This page provides a very general overview of what you need to do to comply with U.S. copyright law regarding interlibrary loan borrowing on behalf of library users. Be sure to consult with your organization's legal counsel for any questions about copyright and your library and about any existing policies.
Provide notice of copyright regulations
A "Warning Concerning Copyright Restrictions" sign should be prominently posted wherever you accept interlibrary loan requests and on interlibrary loan request forms:
Notice Warning Concerning Copyright Restrictions
The copyright law of the United States (Title 17, United States Code) governs the making of photocopies or other reproductions of copyrighted material.
Under certain conditions specified in the law, libraries and archives are authorized to furnish a photocopy or other reproduction. One of these specified conditions is that the photocopy or reproduction is not to be "used for any purpose other than private study, scholarship, or research." If a user makes a request for, or later uses, a photocopy or reproduction for purposes in excess of "fair use," that user may be liable for copyright infringement.
This institution reserves the right to refuse to accept a copying order if, in its judgment, fulfillment of the order would involve violation of Copyright Law.
Quoted from Reproduction of Copyrighted Works by Educators and Librarians. Circular 21. United States Copyright Office. PDF (102 Kb | Web Rev. June 1998)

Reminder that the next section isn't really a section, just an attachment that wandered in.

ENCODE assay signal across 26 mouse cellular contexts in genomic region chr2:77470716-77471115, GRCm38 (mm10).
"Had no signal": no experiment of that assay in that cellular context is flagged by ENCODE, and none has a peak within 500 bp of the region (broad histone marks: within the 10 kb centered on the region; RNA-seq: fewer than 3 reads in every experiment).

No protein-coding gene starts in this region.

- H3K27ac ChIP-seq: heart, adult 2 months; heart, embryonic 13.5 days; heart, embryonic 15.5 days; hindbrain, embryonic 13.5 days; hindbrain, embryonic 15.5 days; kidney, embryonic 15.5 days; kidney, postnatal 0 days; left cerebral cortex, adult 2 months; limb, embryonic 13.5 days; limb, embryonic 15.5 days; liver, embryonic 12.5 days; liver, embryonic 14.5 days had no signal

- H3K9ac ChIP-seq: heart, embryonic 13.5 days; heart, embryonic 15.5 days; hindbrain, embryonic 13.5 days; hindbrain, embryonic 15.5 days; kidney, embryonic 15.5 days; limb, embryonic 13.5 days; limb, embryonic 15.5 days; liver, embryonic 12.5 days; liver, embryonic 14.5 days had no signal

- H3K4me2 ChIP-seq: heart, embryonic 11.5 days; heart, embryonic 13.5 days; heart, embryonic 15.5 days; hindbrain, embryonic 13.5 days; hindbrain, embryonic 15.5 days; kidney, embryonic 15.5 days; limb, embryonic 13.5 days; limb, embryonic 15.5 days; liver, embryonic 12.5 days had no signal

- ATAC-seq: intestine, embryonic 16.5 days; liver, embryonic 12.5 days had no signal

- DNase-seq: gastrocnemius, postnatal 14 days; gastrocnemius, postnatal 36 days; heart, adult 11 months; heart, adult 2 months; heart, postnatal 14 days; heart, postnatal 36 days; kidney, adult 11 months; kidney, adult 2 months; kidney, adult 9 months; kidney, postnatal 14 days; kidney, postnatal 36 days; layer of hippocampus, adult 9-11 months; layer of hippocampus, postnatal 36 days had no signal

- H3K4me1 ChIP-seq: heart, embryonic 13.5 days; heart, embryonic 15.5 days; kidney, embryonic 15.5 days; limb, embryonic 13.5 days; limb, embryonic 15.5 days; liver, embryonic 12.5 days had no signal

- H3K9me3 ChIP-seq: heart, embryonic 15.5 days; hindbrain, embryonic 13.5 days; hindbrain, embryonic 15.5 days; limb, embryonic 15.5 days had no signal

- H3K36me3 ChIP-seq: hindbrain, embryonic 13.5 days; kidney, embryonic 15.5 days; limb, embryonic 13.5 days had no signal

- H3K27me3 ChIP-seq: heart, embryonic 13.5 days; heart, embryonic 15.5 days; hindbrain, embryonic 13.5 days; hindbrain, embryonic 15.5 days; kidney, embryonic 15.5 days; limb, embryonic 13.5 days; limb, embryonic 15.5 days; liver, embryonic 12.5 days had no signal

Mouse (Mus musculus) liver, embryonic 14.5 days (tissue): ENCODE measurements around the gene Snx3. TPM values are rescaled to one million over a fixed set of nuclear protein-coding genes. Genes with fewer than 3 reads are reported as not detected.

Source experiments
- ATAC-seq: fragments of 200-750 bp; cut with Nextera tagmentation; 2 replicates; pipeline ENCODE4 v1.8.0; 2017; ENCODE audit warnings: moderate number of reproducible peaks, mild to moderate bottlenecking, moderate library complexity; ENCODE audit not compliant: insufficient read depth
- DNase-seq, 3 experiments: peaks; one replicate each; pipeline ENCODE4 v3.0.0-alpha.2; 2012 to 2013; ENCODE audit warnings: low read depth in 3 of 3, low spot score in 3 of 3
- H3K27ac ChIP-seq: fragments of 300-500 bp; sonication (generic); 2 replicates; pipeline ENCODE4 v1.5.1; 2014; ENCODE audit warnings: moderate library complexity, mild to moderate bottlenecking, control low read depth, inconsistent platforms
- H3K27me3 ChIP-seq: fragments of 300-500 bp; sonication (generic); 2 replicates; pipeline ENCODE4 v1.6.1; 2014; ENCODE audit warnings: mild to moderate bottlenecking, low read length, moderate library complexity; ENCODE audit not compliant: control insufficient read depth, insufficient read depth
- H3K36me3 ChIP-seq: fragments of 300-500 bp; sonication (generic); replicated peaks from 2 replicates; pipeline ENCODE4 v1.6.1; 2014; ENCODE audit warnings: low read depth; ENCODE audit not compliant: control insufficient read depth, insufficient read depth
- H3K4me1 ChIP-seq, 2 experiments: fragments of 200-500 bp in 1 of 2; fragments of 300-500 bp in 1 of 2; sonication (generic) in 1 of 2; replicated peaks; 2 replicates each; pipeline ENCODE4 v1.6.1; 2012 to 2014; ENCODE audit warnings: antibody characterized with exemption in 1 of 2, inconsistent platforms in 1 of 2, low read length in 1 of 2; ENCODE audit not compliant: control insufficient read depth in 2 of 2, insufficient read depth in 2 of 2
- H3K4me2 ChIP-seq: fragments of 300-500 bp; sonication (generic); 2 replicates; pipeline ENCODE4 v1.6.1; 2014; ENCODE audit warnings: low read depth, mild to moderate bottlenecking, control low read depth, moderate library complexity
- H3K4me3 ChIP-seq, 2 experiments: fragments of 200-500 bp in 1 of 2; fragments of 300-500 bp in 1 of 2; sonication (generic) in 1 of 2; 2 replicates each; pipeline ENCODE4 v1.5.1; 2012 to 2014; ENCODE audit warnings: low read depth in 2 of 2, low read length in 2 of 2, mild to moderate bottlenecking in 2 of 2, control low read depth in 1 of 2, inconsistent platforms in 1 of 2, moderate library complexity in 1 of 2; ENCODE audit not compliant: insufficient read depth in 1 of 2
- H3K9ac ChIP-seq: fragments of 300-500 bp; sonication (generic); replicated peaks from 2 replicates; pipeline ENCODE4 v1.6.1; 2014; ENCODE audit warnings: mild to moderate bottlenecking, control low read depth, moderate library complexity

Who is responsible for copyright compliance?
Note: The following text was extracted from a message posted by the DOCLINE team to DOCLINE-L on November 7, 2008. The message stemmed from a discussion about Loansome Doc service to for-profit institutions, but it describes copyright and license issues that are important for all DOCLINE libraries.
Loansome Doc allows DOCLINE libraries to efficiently provide biomedical literature to their affiliated users, and unaffiliated health professionals. Also, by NN/LM agreement, Resource Libraries serve the generic category of "public". Loansome Doc is open to everyone, but is primarily used by health professionals affiliated with a DOCLINE library, who account for 77% of Loansome Doc patrons. Unaffiliated health professionals account for 12% of users, with just 10.5% of users in the "public" category. Affiliated users account for 76% of requests, unaffiliated health professionals for 15%, and "public" users for 9% of requests.
DOCLINE libraries must comply with U.S. copyright law, or the copyright law of their country, in the requesting and lending of material through DOCLINE and Loansome Doc. In the U.S., the requestor is responsible for copyright compliance. Once a Loansome Doc request is transferred into DOCLINE, it becomes a mediated ILL request and the borrowing library is responsible for copyright compliance. Lending libraries assume that the borrowing library is complying with copyright either through fair use or by making royalty payments. The request indicates the borrower's method of copyright compliance. MLA members may refer to the publication "Copyright Law and the Health Sciences Librarian" for more information about the law, or the U.S. Copyright Office at http://www.copyright.gov/.